“Sustainable Development is development that meets the needs of the present without compromising the ability of future generations to meet their own needs”
–The Brundtland Commission, 1987
When we think of fashion, we think of culture, fun, visual representation of the self, diversity, movements, traditions. Maybe we don’t even think too much about it. We throw our clothes on in the morning rushing for work; we buy that perfect top to go with our favorite pair of jeans. The ideas around sustainable fashion however are different.
How can we enjoy fashion that meets the needs of the present without compromising the ability of future generations to meet their own needs?
Regardless of how you view fashion, as a fashionista or a casual trainer and jeans wearer the fact is that we all enjoy it. Fashion and clothing make up a huge part of our culture and everyday lives. In our globalised world and economy, we cannot deny the fact that the money we use to purchase an item of clothing has an impact on someone, somewhere else across the globe.
Currently the fashion industry is the worlds 2nd biggest polluter as it depends heavily on the oil industry (the worlds 1st biggest polluter) to produce fabrics like polyester. The production of clothes contributes to around 10% of global greenhouse gas emissions. This comes from long supply chains and energy intensive production. As a result, high toxicity levels in rivers beside garment factories from textile dye is common, with 20% of all freshwater sources polluted from the fashion industry. This pollutes local access to clean drinking and cleaning water. Subsequently, serious health complications among local communities occur.
The unfortunate reality is that when we buy a new item of clothing, the needs of communities now and for future generations to meet their own basic needs such as clean water and health are being compromised.
According to the UNCC (2018) the fashion industry is using more energy than both the aviation and shipping industries combined. With this in mind it is clear the fashion industry is a key contributor to climate change described as “our biggest threat” to civilization and our planet by Sir David Attenborough who spoke at COP24 in 2018. The IPCC (2018) report this year also highlights the need of the fashion industry to change its polluting practices if we are to limit carbon emissions to 1.5 degrees Celsius over the next 12 years.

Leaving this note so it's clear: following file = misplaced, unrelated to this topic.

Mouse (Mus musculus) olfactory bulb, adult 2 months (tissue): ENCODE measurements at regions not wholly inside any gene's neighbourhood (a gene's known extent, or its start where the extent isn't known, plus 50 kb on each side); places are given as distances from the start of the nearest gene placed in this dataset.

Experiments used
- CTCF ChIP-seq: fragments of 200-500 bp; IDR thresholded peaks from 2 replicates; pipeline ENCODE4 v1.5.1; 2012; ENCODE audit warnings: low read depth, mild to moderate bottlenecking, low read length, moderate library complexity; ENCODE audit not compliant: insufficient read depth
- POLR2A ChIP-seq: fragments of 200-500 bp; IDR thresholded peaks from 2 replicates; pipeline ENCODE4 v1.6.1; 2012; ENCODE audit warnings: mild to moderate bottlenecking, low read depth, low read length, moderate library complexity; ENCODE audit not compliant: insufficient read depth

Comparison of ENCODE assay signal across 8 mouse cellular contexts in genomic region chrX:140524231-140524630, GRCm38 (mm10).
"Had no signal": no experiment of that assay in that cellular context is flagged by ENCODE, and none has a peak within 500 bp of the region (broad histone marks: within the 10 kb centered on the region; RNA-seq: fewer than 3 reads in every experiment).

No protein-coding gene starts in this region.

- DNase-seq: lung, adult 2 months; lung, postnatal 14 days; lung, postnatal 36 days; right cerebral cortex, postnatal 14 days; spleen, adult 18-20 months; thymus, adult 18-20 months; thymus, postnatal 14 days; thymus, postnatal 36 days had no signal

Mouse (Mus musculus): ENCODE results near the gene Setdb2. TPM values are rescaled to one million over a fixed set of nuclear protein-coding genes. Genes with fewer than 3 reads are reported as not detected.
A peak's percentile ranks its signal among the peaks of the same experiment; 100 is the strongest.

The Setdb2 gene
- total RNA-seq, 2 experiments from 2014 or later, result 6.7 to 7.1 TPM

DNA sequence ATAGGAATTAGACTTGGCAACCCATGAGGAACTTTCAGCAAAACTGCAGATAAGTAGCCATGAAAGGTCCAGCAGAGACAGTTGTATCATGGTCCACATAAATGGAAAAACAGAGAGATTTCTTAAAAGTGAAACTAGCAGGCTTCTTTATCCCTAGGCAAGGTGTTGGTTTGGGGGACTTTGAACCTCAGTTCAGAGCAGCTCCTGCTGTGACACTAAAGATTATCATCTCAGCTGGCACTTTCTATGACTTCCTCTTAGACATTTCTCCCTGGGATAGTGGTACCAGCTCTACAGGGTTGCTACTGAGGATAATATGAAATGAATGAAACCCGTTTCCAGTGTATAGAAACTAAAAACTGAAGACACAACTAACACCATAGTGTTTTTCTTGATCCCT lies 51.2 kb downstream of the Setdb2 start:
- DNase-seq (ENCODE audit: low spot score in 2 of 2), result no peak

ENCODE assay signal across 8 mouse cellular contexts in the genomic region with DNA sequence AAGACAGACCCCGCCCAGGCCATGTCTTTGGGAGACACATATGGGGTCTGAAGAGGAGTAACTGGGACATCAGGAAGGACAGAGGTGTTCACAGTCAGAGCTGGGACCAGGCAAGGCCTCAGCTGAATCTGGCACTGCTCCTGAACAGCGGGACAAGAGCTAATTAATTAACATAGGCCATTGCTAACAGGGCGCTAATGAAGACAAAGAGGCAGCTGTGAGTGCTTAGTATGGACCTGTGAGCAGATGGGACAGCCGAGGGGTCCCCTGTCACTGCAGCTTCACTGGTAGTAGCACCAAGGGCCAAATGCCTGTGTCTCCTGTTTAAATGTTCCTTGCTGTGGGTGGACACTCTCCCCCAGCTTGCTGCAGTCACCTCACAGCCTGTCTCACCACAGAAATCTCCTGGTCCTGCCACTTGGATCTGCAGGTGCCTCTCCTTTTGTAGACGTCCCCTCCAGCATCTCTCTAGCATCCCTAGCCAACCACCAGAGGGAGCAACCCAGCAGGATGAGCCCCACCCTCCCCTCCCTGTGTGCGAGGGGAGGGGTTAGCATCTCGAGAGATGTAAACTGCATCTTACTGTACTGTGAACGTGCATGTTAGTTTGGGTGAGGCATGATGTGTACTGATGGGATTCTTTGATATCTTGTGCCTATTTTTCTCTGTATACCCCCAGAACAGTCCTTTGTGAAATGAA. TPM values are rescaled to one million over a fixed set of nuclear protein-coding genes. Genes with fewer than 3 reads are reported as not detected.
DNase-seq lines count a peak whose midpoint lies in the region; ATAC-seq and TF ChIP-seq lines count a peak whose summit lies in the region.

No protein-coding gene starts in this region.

UNCC (2018) reported that:
- 10,000 litres of water is needed to grow one-kilo of cotton needed to produce one pair of jeans. It would take you 10 years to drink that amount of water;
- The industry produces 20% of global wastewater;
- 85% of textiles sit in landfill where they release harmful toxins into the environment
- Textile waste is incinerated releasing harmful emissions into the air
- Fashion Revolution (2019) account for 34.8% of global micro plastic pollution. These tiny plastic micro-fibers are then released into our water ways and further pollute oceans and marine species.
Since these revelations about the fashion industry have resonated, long-time advocate for sustainable fashion, Stella McCartney announced the UN Sustainable Fashion Charter. This charter promotes low-carbon production methods and ways to reduce waste in the fashion industry.
There are great things being done from a top-down approach. However societies excel when everyone participates. There is a rise of conscious consumers, advocating for change in the fashion industry. The buy and throw away mentality encouraged by the fashion industry is undeniably unsustainable, economically, socially and environmentally.
We are challenging consumers to redefine what ‘new’ really means. It can be pre-loved, second-hand, vintage or borrowed. It’s new because it’s new to you.
Here are our tips for accessing sustainable fashion:
- Re-wear: continue to love and wear your clothes already in your wardrobe
- Mend: take care for your clothes by learning how to sew a button onto your coat or fix the zip
- Care: wash your clothes at a low heat and leave outside to dry
- Swap & borrow: if you do have clothes in great condition but you do not get the wear from it, go to a swap-shop or borrow and lend clothes among your friends and family.
- 30 wears: when you need to buy something new, not only try to buy from a sustainable brand but ask yourself ‘will I wear this at least 30 times?’ This will help you get the most from your clothes
To find out more about sustainable fashion take a look at these links:
The Nu Wardrobe: https://browse.thenuwardrobe.com/signup
Fashion Revolution: https://www.fashionrevolution.org/europe/ireland/
Fashion Industry Charter for Climate Action: https://www.un.org/sustainabledevelopment/blog/2018/12/milestone-fashion-industry-charter-for-climate-action-launched/
Fresh Cut Clothing: https://www.freshcutsclothing.com/